The music workshops are an essential element at the Rainforest World Music Festival in Sarawak (Malaysia). Each day there are several sets of workshops at three separate venues simultaneously at the Sarawak Cultural Village. That is nine per day; a total of 27 exciting workshops in 3 days.
The workshops have various themes. For example, at the 2009 festival, the workshops featured included the following: Fiddle Dee Dee (Bowed Instruments), Oudly Familiar (Variations of the ancient oud / lute), Bahasa Musik, Dance, Dance, Dance!, Fusionistas – Hot mix of cultures, Droning on (Bagpipes and more), Gypsy Jam, Drooling Banjos (Banjos and beyond), Groovin’ (Drummers and Drums), Free the Reed (Mouth organs to Accordions), Hit Makers (Instruments that are struck), Eclectricity (Great music on interesting instruments), Little Wonders (Amazing Small Strings), One-Sided Percussion (Pyrotechnics on frame drums and tambourines), Double Duty (Multi-instrumentalists), Soul of the Maori (Moana & the Tribe), Hot Pickers, Trans-Afrique (One end of Africa to the other), Ancient Modern (Traditions moving into the future), Voice of My People (Voices from around the world), Guitar Oh!, Bamboozled (Amazing Instruments made from Bamboo), All Keyed Up (Keyboards and more), High Strung (Strings with energy), I’ve Got Rhythm (World rhythm masters), Women’s Voices, and Blowin in the Wind (Wind instruments).
The most comfortable of the three venues is the Theatre, which is a small air conditioned auditorium. The other two venues are the Iban Longhouse and the Dewan Lagenda, which are replicas of indigenous village homes.
Concert-goers, fellow musicians and the media have the opportunity to get in depth information about musical instruments, traditional and modern genres, and the musicians themselves. The musicians who provide the workshops are primarily the festival’s performers, although occasionally there will be additional local musicians who join in.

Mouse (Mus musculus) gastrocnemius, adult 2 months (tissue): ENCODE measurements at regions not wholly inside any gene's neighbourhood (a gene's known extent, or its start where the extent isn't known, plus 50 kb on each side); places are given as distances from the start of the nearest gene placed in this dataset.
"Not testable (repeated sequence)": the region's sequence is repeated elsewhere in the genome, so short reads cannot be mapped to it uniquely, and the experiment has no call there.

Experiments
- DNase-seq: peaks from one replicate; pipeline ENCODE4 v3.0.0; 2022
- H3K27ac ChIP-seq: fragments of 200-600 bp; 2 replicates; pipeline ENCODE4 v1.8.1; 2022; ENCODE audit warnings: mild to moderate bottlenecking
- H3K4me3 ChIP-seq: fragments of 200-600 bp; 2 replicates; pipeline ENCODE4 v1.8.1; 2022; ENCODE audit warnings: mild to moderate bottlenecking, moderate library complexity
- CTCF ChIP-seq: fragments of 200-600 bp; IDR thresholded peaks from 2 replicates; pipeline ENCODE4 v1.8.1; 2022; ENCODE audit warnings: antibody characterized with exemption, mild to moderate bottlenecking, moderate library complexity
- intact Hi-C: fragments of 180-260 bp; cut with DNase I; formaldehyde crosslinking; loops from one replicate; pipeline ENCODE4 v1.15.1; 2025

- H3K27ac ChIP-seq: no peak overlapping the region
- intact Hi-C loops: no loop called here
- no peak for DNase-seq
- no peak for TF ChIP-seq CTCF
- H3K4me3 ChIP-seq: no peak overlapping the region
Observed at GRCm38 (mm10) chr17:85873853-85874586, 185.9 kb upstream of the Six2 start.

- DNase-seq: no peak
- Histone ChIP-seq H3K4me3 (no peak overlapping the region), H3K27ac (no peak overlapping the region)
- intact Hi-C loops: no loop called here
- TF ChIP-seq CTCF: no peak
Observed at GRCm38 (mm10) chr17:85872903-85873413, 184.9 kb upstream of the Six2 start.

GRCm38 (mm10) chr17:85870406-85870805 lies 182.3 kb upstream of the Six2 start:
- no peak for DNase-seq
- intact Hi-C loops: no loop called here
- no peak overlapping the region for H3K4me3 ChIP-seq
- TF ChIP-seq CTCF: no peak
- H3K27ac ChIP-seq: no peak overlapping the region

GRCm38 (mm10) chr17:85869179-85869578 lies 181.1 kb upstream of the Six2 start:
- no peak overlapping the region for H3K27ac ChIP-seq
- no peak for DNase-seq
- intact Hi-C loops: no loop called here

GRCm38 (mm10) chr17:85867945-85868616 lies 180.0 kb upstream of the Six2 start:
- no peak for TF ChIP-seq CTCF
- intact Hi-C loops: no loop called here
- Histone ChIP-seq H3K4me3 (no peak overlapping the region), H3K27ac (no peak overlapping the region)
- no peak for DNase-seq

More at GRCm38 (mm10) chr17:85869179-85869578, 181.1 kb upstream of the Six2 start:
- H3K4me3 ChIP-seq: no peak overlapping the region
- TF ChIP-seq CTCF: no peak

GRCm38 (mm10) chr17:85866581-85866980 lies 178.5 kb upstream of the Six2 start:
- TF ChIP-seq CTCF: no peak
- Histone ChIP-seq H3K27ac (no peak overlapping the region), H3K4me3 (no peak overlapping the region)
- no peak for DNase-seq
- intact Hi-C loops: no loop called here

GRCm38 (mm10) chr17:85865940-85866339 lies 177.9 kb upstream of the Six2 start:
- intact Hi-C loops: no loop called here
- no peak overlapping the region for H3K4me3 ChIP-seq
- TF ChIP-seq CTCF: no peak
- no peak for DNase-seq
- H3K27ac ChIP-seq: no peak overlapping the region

The thematic workshops bring together musicians from different groups, most of whom have never played together. For example, Little Wonders (Amazing Small Strings) featured a diverse group that included Mei Han (Red Chamber), Juan Flores (Inti-Illimani), Cesar Jara (Inti-Illimani), Jeff Burke (Jeff & Vida), Mihaly Sipos (Muzsikas), Eriata Peri (Moana & the Tribe), and Marcin Skrzypek (St. Nicolas Orchestra).
The highlights of the workshops are the collaborations and improvisations that take place at the end of the workshops, where all the musicians come up with new musical combinations.
I really enjoyed the presentation of Maori culture by Moana and the Tribe, which included Maori rituals, songs, Haka dance and an introduction to native musical instruments. Other highlights include the showcase of bamboo instruments (Bamboozled) from Malaysia and Indonesia, the gathering of percussion masters (I’ve Got Rhythm) and the Little Wonders workshop, featuring small string string instruments.
Author: Angel Romero
Angel Romero y Ruiz has been writing about world music and progressive music for many years. He founded the websites worldmusiccentral.org and musicasdelmundo.com. Angel co-produced “Musica NA”, a music show for Televisión Española (TVE) in Spain that featured an eclectic mix of world music, fusion, electronica, new age and contemporary classical music. Angel also produced and remastered world music and electronic music albums, compilations and boxed sets for Alula Records, Ellipsis Arts, Music of the World, Lektronic Soundscapes, and Mindchild Records. He was also the executive producer of the first Latino feature film made in North Carolina titled “Los sueños de Angélica.”.